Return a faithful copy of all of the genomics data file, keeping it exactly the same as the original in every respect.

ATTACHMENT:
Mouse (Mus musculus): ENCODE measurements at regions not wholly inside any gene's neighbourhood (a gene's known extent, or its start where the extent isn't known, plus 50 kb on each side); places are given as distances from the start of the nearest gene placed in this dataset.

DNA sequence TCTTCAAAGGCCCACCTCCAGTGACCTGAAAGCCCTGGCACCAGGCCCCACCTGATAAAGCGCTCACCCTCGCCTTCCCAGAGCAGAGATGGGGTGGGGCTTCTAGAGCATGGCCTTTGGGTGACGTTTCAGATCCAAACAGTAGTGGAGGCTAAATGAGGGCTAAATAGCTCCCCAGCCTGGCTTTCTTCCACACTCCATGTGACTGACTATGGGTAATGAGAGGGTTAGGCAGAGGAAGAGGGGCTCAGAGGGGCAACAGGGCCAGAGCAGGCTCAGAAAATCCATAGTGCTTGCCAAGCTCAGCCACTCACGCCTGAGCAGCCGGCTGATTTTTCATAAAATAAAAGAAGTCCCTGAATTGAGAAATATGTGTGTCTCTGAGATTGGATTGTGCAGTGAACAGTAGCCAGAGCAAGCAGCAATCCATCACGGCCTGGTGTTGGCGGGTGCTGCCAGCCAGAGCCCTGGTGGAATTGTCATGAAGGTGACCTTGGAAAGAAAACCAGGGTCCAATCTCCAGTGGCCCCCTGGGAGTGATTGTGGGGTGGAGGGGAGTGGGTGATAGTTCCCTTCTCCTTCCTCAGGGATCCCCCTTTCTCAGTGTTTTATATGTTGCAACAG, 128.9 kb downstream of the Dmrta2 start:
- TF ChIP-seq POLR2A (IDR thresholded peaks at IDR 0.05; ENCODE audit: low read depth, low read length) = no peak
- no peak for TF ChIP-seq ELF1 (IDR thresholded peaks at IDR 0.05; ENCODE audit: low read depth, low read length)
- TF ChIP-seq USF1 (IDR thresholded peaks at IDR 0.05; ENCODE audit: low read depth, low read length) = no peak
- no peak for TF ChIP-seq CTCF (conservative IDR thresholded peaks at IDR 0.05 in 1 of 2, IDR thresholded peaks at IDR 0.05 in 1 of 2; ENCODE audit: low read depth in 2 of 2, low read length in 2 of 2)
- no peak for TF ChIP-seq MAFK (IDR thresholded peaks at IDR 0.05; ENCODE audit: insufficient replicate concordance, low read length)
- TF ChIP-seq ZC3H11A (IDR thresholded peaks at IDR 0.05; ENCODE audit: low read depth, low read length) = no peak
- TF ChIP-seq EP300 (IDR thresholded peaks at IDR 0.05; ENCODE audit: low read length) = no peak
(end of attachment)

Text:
Mouse (Mus musculus): ENCODE measurements at regions not wholly inside any gene's neighbourhood (a gene's known extent, or its start where the extent isn't known, plus 50 kb on each side); places are given as distances from the start of the nearest gene placed in this dataset.

DNA sequence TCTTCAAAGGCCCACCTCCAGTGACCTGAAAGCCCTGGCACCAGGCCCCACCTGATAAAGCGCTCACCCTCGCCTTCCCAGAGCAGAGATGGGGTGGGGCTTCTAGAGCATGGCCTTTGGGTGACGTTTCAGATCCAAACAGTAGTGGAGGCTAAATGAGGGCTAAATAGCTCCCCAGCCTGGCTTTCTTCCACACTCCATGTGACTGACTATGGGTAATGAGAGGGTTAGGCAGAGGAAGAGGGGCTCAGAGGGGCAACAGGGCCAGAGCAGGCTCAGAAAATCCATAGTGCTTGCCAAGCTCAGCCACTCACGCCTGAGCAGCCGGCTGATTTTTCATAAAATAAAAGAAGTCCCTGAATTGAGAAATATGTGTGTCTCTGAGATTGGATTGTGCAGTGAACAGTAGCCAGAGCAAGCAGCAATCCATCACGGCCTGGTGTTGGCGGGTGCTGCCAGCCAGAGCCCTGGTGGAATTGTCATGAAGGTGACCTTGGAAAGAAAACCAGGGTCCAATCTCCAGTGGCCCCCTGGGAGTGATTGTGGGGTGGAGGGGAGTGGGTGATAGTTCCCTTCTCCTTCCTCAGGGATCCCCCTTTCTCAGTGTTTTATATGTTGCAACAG, 128.9 kb downstream of the Dmrta2 start:
- TF ChIP-seq POLR2A (IDR thresholded peaks at IDR 0.05; ENCODE audit: low read depth, low read length) = no peak
- no peak for TF ChIP-seq ELF1 (IDR thresholded peaks at IDR 0.05; ENCODE audit: low read depth, low read length)
- TF ChIP-seq USF1 (IDR thresholded peaks at IDR 0.05; ENCODE audit: low read depth, low read length) = no peak
- no peak for TF ChIP-seq CTCF (conservative IDR thresholded peaks at IDR 0.05 in 1 of 2, IDR thresholded peaks at IDR 0.05 in 1 of 2; ENCODE audit: low read depth in 2 of 2, low read length in 2 of 2)
- no peak for TF ChIP-seq MAFK (IDR thresholded peaks at IDR 0.05; ENCODE audit: insufficient replicate concordance, low read length)
- TF ChIP-seq ZC3H11A (IDR thresholded peaks at IDR 0.05; ENCODE audit: low read depth, low read length) = no peak
- TF ChIP-seq EP300 (IDR thresholded peaks at IDR 0.05; ENCODE audit: low read length) = no peak